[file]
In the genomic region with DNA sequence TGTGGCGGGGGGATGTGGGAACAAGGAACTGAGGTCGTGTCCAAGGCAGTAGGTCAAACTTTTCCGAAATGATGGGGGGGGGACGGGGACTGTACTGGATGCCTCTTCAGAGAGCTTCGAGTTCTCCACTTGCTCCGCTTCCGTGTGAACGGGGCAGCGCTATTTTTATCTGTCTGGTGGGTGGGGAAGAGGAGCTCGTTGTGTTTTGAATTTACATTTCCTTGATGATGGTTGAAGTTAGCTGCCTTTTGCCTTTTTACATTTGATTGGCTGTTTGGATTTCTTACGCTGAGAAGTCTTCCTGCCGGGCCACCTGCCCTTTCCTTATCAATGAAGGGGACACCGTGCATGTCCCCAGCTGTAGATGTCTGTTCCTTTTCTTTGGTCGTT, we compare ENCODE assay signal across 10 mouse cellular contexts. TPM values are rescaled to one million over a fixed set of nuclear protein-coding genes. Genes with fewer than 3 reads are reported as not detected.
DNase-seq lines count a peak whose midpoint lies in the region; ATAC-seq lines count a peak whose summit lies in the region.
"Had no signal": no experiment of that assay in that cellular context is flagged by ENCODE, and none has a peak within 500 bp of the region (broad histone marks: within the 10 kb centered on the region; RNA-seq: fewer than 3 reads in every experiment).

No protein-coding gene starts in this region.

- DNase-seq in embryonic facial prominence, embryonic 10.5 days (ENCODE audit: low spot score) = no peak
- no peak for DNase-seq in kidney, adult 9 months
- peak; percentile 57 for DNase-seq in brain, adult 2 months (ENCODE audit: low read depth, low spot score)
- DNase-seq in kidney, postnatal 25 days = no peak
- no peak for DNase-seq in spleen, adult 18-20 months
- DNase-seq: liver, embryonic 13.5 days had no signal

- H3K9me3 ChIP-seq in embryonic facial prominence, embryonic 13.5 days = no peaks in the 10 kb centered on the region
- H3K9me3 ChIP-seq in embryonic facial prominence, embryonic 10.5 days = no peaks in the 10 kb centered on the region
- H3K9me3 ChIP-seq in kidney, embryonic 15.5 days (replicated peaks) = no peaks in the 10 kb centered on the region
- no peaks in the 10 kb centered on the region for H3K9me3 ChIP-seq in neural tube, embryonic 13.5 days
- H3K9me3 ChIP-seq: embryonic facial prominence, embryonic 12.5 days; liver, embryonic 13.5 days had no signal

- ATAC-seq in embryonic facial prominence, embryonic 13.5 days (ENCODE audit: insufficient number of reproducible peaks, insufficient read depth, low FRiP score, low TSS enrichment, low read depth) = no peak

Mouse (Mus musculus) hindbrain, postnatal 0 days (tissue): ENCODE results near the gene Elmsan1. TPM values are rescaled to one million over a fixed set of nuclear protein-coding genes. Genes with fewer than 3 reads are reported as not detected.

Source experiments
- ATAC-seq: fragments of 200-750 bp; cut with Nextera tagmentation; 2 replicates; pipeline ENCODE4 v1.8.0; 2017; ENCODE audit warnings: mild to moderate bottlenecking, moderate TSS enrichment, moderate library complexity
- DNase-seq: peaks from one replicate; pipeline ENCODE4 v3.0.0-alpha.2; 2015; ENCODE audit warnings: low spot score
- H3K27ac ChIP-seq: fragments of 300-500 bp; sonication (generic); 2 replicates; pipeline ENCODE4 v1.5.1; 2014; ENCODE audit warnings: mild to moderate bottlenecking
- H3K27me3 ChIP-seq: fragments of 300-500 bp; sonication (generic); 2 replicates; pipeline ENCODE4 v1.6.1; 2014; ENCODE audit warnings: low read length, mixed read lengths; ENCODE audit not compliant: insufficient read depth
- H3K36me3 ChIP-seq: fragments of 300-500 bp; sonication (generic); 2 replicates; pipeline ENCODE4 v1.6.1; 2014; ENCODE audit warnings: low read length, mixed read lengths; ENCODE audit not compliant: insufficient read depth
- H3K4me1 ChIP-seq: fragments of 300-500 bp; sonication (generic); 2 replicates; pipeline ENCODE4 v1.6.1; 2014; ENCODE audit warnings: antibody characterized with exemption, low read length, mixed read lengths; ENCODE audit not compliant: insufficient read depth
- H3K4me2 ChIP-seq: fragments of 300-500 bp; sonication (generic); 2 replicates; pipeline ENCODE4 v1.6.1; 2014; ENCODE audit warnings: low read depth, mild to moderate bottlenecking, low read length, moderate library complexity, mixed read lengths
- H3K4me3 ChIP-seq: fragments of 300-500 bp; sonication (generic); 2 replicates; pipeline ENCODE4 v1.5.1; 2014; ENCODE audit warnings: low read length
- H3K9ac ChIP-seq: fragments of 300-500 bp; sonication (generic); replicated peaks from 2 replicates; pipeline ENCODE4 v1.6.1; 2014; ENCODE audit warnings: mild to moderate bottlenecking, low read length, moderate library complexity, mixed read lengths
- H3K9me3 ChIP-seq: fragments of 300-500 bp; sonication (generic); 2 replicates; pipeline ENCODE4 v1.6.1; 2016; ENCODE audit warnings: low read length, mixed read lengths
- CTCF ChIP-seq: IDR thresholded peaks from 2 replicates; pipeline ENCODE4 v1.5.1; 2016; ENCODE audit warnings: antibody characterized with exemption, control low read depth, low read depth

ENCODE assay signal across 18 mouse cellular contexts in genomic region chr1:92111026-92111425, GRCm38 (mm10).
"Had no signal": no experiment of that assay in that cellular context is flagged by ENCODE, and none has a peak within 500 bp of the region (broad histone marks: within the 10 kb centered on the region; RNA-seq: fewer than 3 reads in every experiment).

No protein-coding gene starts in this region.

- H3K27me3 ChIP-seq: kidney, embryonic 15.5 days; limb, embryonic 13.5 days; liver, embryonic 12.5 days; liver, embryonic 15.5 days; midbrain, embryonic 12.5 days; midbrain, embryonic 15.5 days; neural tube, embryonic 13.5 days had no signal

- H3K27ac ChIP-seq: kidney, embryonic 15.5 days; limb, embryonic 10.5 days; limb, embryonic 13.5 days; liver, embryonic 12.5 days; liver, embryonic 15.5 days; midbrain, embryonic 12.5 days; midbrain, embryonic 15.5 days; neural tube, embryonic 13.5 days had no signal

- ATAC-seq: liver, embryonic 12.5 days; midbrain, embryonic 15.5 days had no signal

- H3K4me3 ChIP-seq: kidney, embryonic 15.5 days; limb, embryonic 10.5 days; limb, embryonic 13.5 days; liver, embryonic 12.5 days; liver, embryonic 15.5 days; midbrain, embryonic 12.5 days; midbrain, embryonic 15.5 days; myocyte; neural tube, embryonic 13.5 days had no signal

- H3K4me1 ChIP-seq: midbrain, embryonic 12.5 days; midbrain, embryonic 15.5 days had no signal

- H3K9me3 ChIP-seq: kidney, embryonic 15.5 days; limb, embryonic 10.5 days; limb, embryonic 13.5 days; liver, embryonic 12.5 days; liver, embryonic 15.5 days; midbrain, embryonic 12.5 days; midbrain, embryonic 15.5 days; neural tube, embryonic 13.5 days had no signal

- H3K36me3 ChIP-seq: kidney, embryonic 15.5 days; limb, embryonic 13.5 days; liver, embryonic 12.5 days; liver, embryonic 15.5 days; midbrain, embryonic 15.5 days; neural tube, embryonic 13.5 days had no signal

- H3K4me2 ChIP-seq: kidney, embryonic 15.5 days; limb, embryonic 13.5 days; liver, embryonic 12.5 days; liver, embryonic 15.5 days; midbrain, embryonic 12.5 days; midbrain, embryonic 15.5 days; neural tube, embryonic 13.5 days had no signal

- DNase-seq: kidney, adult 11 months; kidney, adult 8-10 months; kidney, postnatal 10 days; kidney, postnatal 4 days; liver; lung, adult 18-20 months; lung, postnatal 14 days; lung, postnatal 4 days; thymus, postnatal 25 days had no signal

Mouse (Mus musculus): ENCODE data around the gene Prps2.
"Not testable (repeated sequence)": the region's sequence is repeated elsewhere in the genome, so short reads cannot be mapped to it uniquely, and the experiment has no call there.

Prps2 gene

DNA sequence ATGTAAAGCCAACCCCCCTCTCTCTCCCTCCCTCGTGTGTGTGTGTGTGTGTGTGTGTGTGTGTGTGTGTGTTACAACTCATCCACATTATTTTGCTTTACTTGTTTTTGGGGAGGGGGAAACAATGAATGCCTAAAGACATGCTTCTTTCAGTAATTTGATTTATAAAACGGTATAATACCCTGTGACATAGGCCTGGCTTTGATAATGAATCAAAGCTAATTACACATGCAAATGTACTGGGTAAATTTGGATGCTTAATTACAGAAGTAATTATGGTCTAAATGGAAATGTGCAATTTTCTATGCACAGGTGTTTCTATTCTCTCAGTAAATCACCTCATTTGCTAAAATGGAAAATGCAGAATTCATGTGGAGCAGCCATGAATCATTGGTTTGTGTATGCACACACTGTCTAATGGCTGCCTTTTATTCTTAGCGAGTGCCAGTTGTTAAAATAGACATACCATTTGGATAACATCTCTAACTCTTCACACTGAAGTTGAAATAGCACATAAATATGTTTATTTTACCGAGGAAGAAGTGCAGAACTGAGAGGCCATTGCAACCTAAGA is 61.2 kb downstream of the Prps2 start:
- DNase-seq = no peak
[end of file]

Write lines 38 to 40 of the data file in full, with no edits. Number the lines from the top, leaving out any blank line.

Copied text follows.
- H3K9me3 ChIP-seq: kidney, embryonic 15.5 days; limb, embryonic 10.5 days; limb, embryonic 13.5 days; liver, embryonic 12.5 days; liver, embryonic 15.5 days; midbrain, embryonic 12.5 days; midbrain, embryonic 15.5 days; neural tube, embryonic 13.5 days had no signal

- H3K36me3 ChIP-seq: kidney, embryonic 15.5 days; limb, embryonic 13.5 days; liver, embryonic 12.5 days; liver, embryonic 15.5 days; midbrain, embryonic 15.5 days; neural tube, embryonic 13.5 days had no signal

- H3K4me2 ChIP-seq: kidney, embryonic 15.5 days; limb, embryonic 13.5 days; liver, embryonic 12.5 days; liver, embryonic 15.5 days; midbrain, embryonic 12.5 days; midbrain, embryonic 15.5 days; neural tube, embryonic 13.5 days had no signal